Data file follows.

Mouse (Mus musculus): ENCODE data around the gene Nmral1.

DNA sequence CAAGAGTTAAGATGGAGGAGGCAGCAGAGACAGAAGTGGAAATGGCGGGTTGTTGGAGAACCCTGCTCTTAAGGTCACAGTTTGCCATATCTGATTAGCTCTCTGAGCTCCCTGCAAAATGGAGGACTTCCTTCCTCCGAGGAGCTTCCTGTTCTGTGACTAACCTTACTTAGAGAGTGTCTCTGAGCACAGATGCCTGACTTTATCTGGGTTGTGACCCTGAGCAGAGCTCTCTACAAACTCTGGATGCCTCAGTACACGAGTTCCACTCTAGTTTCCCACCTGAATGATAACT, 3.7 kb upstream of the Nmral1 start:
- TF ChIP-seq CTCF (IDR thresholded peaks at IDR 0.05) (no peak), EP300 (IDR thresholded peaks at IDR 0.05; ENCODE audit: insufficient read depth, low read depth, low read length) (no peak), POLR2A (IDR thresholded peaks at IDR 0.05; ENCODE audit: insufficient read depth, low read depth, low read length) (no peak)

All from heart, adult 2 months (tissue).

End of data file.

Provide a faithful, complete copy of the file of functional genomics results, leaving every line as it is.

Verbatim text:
Mouse (Mus musculus): ENCODE data around the gene Nmral1.

DNA sequence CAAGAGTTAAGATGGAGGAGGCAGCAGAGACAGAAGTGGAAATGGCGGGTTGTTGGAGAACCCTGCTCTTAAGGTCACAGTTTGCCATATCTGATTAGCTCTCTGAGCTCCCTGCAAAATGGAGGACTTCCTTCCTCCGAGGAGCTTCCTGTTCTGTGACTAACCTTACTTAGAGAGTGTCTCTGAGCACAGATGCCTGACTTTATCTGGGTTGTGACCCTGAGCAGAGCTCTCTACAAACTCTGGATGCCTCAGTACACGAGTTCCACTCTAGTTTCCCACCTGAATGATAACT, 3.7 kb upstream of the Nmral1 start:
- TF ChIP-seq CTCF (IDR thresholded peaks at IDR 0.05) (no peak), EP300 (IDR thresholded peaks at IDR 0.05; ENCODE audit: insufficient read depth, low read depth, low read length) (no peak), POLR2A (IDR thresholded peaks at IDR 0.05; ENCODE audit: insufficient read depth, low read depth, low read length) (no peak)

All from heart, adult 2 months (tissue).